We looked at Chinese publicly listed firms between 2001 and 2011, a time when the Chinese government undertook market reforms to enhance economic competitiveness. Many insolvent state-owned enterprises (SOEs) were encouraged to declare bankruptcy. At the behest of local officials, some firms diversified into unrelated industries by acquiring bankrupt SOEs and reemploying their workers. This was more likely to occur when the governor of the firm’s home province was closer to retirement, as preventing social unrest became more important than economic development from the governor’s point of view.

When diversifying in this manner, firms may invoke some rationale in a corporate statement. One such explanation might be the need to fill a void in the market in order to best pursue the firm’s mission. For example, a firm might engage in road building to facilitate the distribution of its products. But based on our data, factors outside of the firm clearly led to the adoption of this diversification strategy.

In our interviews with executives, we found that many didn’t seem to be fully cognisant of the role the government had on their decisions. They would mention how the government favoured this diversification and how the firm would receive bank loans and tax subsidies. However, our data showed a clear link between governors’ characteristics (and career incentives) and the decisions made by firms.

Beyond economics, firms are social actors

In our sample, this unrelated diversification didn’t economically benefit the firms over a two- or three-year timeframe. Which is not necessarily a bad thing, if firms are to be fundamentally committed to all their stakeholders. As the famous 2019 Business Roundtable statement suggested, firms should not think strictly about their return on assets. Instead, they should see themselves as the social actors that they are.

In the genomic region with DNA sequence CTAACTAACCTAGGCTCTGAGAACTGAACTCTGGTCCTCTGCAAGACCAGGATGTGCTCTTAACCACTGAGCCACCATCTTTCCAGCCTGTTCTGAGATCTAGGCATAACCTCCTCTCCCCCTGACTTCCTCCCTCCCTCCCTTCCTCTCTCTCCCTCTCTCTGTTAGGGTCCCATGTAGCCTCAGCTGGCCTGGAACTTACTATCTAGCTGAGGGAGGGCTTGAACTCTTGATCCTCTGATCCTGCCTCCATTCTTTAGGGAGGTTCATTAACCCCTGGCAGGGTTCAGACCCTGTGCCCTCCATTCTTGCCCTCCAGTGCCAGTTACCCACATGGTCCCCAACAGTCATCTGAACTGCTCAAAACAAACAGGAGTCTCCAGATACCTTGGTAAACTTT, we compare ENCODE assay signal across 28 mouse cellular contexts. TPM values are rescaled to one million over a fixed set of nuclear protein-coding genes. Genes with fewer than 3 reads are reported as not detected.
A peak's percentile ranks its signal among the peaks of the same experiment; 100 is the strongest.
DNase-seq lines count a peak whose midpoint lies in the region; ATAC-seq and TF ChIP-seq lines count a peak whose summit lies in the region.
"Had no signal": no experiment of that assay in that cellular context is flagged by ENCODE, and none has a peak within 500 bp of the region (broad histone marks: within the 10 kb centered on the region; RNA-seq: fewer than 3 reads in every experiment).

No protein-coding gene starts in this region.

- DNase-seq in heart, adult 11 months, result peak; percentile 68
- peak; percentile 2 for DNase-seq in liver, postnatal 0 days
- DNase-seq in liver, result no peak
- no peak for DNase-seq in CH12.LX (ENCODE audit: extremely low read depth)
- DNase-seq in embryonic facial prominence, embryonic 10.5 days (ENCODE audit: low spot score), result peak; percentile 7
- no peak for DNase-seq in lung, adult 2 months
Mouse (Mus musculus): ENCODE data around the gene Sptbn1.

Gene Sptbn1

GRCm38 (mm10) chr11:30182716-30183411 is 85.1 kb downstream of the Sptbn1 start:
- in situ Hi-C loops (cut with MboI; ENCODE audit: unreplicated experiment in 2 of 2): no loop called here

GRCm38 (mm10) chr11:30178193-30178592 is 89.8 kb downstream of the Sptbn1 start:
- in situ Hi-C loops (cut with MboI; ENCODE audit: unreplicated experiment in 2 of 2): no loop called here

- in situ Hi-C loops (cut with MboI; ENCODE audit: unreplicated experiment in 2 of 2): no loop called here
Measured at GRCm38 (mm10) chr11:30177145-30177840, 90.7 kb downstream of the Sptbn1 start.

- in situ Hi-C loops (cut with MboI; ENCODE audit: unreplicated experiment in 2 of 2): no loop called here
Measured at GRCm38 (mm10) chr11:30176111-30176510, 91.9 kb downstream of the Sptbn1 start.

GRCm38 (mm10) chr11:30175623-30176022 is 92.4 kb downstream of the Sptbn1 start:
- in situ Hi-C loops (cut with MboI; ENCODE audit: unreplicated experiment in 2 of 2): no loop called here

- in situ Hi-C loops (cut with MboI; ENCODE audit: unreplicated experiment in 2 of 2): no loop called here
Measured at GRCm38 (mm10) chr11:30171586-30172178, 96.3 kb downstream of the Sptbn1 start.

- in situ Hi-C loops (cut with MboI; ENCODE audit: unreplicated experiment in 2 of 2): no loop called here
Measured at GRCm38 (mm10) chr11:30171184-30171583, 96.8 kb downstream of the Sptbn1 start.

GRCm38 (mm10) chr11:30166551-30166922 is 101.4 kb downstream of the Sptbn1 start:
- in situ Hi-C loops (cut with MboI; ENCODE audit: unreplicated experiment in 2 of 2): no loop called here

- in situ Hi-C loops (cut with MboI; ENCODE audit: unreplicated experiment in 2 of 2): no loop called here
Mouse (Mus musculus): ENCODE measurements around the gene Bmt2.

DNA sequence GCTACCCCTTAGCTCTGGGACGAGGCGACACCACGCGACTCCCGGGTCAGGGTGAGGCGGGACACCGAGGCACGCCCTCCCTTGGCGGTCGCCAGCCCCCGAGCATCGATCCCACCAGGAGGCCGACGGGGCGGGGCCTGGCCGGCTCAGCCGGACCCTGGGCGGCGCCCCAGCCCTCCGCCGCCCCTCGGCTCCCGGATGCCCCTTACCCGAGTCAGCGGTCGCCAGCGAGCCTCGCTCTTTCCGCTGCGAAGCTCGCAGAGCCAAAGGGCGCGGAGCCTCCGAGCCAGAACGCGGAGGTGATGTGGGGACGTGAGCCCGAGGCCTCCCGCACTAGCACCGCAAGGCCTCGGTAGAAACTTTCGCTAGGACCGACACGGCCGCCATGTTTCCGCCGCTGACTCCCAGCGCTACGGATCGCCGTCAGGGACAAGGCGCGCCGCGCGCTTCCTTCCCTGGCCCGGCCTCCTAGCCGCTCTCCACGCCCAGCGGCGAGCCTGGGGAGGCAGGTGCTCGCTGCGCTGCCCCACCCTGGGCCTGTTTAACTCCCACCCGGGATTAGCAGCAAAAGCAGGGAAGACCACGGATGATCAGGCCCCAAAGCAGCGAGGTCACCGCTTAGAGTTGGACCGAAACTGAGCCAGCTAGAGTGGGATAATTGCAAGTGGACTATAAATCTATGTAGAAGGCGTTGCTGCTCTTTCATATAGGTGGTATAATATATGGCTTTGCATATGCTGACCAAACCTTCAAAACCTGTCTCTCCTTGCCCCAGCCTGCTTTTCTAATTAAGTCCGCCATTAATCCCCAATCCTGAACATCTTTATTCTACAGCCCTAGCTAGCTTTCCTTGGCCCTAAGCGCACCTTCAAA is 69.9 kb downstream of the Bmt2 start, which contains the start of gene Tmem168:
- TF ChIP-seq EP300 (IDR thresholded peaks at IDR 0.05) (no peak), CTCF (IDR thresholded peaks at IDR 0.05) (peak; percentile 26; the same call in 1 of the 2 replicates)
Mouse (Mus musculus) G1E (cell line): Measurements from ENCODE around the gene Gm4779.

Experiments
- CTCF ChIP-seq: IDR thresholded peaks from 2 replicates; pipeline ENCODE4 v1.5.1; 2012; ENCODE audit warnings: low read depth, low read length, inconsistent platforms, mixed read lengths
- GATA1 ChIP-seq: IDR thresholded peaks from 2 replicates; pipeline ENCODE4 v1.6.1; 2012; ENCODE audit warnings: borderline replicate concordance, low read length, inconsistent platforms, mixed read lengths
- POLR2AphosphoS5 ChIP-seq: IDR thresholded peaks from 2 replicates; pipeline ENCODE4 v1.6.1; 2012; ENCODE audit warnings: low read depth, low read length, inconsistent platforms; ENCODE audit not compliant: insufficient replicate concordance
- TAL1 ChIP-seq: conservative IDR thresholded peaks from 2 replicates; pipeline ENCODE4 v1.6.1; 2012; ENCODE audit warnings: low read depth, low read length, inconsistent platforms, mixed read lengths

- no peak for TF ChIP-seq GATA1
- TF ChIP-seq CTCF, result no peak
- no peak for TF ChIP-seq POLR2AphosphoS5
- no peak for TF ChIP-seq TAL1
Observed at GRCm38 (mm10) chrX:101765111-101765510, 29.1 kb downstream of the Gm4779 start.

A caveat is that firms should be aware how government officials can influence them, especially in emerging markets where the state may hold the key to more resources. Executives should be clear-headed about the social forces that shape their decision making. Many successful entrepreneurs already understand the importance of managing their stakeholders in a balanced way. This is how a firm can endure for the long term.

The relationship between business and the state could be used to benefit society as a whole. As long as the government is not corrupt and smartly motivates its officials to attain objectives that benefit society in some way, corporate resources can be put to good use. For instance, through such incentives, governments can create opportunities for investors and attract FDIs that boost employment.

Business literature teaches foreign firms to pick their entry point based on market factors. These include costs, market size, abundance of resources or the quality of the formal and informal institutions in a given region. While those are indeed very important, our research shows that in emerging markets, it is also key to understand the career incentives of local officials in order to secure the best deals.

Of course, the firm also needs to think about the consequences of its presence. Beyond the short-term incentives, can a firm really bring benefits to the community in a sustainable way? If its preferred area is one where the local official is nearer to retirement – and thus motivated to help bring in more pro-social firms – it is even more important to have answers to this question.

Xiaowei Rose Luo is a Professor of Entrepreneurship and Family Enterprise at INSEAD where she holds the Rudolf & Valeria Maag Professorship. She is also the academic director of the Tsinghua-INSEAD Executive MBA.

Danqing Wang is an Assistant Professor of Management at HKUST Business School. She has a PhD in Management from INSEAD.